Shahriar Ghahremanian researcher at the University of Gävle shows how with the help of confluent jets one can move large amounts of air in a room and both save energy and improve ventilation.
Shahriar Ghahremanian’s research concerns air currents. He shows that if one places holes in a wall at a certain distance from each other, and then allow air to come through them under high pressure, then at first the air jets will be separate, and then interact, and finally form a single more powerful super jet.
Nobody had previously studied in depth how these air currents changed, depending on the distance between them.
Earlier there were many studies regarding the position of one or two air currents, but no studies at all about what happens if one has several currents or if they make a special formation.
Measurements were performed at the Delft University of Technology in the Netherlands, worldwide leader in the field. The researcher built a wind tunnel to be able have complete control over the behaviour of the air currents and performed the tests at the institution there.
“The interesting thing was seeing how the air currents integrate with each other, how they meet each other and how they interact. Some interact and form one single jet and others don’t interact at all.
It’s really interesting,” says Shahriar Ghahremanian.
“These findings can show where one should place one’s ventilation equipment.”
Until now it has been a problem if one has a large room, a large surface. The air in the room moves slowly and doesn’t contribute to the ventilation.
Ghahremanian discovered that if you force the air currents to interact then the fast speed remains intact and lasts much longer.
“We performed measurements in a very large industrial facility in Tallinn and we saw that it functioned perfectly and fulfilled the standards of indoor climatic conditions and comfort.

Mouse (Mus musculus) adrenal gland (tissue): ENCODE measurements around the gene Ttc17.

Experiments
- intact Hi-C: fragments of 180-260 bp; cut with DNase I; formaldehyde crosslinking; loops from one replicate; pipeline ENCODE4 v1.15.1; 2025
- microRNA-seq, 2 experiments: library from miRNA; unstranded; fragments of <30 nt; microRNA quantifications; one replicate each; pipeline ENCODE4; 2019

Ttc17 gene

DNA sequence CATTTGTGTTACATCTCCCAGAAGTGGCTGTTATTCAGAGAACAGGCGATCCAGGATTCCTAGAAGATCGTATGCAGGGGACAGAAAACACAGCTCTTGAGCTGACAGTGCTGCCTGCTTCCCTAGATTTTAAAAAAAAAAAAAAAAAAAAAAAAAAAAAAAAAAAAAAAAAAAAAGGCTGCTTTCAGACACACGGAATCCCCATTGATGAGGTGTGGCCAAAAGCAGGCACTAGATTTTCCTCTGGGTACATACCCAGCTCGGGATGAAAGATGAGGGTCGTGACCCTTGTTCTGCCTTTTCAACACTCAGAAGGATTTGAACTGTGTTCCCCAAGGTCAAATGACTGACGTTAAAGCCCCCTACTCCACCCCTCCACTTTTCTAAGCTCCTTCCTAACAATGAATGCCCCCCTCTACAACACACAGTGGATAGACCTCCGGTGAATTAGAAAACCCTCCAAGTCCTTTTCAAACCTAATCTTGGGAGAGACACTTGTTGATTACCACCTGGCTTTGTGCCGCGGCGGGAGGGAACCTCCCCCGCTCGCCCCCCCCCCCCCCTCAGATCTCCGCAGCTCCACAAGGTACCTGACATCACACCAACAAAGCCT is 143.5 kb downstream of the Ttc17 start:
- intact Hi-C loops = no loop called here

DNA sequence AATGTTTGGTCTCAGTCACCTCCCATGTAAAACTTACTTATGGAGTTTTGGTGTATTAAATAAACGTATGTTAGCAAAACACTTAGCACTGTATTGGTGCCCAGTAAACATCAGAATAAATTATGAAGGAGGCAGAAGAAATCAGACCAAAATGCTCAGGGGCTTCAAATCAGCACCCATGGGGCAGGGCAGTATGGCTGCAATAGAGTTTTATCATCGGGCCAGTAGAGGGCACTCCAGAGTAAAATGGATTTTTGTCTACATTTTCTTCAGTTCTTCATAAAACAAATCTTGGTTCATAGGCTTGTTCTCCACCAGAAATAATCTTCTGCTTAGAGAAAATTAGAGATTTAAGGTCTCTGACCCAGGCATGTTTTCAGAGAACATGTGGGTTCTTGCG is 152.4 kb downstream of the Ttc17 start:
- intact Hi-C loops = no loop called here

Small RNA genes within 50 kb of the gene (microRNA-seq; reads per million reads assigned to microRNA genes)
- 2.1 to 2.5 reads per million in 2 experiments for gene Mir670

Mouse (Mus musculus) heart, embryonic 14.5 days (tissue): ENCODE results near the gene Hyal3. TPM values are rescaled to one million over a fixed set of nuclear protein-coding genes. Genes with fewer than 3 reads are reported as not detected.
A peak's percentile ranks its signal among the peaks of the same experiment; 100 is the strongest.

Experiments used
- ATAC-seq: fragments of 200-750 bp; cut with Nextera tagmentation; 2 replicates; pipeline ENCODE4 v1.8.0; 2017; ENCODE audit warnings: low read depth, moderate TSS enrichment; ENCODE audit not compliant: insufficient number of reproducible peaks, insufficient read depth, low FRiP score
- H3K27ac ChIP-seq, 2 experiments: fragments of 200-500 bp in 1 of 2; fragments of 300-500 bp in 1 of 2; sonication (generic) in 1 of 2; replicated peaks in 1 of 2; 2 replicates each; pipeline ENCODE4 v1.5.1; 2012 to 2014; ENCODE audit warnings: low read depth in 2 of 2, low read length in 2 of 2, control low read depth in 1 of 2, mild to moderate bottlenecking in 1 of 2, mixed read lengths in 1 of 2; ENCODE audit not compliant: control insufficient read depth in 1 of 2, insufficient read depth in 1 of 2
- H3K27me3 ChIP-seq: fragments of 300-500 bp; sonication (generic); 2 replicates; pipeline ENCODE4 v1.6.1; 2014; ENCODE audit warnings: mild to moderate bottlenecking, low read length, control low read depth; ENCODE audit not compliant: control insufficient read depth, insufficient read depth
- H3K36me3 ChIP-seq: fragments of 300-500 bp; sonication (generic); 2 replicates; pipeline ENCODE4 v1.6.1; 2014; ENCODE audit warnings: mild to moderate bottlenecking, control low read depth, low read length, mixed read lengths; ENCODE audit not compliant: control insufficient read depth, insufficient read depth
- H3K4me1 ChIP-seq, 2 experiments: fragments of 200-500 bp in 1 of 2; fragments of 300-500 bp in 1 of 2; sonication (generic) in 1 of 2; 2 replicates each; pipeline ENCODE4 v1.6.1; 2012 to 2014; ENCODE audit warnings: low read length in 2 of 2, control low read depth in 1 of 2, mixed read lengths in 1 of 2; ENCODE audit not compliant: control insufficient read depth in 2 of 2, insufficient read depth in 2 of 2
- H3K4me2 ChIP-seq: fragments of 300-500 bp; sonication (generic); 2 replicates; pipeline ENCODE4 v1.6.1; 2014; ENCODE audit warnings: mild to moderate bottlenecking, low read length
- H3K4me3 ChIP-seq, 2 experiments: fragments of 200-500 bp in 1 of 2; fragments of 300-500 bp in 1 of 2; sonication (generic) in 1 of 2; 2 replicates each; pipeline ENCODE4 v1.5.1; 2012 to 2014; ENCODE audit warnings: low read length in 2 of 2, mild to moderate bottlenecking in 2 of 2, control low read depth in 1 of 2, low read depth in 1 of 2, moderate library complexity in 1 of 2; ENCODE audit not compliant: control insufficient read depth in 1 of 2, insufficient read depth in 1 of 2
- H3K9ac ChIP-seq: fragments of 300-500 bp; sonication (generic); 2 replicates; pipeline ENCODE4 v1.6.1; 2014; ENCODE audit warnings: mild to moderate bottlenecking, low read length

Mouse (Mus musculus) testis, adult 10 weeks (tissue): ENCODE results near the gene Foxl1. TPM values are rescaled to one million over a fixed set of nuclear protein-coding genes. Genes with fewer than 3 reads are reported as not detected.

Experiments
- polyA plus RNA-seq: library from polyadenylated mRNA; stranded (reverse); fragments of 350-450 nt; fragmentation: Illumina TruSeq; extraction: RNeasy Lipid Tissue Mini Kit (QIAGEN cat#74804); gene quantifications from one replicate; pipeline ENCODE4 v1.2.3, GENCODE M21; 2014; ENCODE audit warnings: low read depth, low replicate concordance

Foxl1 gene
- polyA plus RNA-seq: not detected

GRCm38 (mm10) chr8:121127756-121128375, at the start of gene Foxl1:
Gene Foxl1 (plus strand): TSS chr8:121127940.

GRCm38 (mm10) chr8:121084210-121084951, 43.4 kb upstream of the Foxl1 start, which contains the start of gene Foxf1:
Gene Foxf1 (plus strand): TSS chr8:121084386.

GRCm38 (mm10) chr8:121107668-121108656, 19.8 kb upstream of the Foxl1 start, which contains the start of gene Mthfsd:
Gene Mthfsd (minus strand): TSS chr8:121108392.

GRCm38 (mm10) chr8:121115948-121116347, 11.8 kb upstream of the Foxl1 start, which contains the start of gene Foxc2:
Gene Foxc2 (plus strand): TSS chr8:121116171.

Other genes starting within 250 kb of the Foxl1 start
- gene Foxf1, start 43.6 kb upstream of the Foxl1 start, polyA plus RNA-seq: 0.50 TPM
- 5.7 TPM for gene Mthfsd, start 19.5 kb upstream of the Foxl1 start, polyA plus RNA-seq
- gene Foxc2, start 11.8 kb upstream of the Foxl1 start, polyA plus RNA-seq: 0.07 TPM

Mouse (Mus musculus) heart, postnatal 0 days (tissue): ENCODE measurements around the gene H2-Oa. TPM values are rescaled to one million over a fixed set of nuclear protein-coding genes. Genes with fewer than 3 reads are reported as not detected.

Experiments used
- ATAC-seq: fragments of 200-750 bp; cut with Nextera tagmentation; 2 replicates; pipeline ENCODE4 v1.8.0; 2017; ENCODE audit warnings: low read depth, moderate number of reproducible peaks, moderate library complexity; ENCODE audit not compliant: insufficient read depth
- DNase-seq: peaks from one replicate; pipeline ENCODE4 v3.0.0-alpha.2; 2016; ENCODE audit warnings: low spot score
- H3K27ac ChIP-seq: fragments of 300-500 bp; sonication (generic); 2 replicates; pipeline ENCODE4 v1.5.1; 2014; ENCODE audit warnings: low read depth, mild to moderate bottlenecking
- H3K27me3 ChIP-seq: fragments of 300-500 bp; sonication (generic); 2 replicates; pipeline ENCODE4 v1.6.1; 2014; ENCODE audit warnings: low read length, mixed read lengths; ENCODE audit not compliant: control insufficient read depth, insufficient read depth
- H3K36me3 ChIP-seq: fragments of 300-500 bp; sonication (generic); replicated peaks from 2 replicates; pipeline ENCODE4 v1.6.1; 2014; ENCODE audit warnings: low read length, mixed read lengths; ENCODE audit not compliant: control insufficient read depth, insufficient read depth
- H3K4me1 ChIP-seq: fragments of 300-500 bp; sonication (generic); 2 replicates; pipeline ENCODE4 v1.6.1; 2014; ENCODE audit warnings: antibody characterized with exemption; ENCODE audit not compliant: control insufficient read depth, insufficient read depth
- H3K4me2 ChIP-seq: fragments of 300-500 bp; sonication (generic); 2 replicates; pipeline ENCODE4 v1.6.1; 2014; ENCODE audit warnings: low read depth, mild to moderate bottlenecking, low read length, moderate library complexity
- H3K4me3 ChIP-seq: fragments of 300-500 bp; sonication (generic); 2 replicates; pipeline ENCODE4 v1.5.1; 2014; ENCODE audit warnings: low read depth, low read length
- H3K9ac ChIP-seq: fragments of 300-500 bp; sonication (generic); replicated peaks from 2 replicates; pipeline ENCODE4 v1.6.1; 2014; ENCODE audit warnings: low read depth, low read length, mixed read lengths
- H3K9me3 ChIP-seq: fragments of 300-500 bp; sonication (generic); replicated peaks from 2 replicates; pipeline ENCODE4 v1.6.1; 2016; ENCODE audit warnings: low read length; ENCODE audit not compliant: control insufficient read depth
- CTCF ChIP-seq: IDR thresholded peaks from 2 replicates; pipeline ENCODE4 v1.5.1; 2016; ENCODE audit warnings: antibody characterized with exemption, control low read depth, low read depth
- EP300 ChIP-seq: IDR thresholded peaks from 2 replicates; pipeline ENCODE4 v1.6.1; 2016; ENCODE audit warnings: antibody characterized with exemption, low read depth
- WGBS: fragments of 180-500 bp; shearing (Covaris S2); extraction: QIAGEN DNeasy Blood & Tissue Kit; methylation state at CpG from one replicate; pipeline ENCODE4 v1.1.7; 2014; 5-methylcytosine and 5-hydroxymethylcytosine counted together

Today one often has two systems, one for heating and another for cooling, which often counteract each other.
These new ventilation systems work for both cooling and heating. Confluent jets can be used in connection with heating and cooling of premises.
“One does not need to use radiators for example; one can use the same principle for heating/cooling a room. One also saves energy by not needing such an initial high pressure but the pressure is created when the air currents interact.”
Other conceivable areas of usage:
“This is quite new research and it is now important to spread the knowledge of this for specific areas of usage, though in many areas it can be put to use immediately.”
Shahriar Ghahremanian is an energy engineer and comes from Teheran in Iran. He initially came to the University of Gävle to do his MA. He became employed on a special project and later got the opportunity to do his PhD here.
“I now have a few supplementary analyses to complete, and also a number of advanced measurements to make, to be able to achieve a greater understanding of this phenomenon,” says Shahriar Ghahremanian.
Shahriar Ghahremanian defended his thesis “A near-field study of multiple interacting jets: confluent jets” at Linköpings University on the 6th of February.
For further information please contact:
Shahriar Ghahremanian, researcher at the University of Gävle.
Tel: 026-64 88 64, 076-205 66 63
Text: Douglas Öhrbom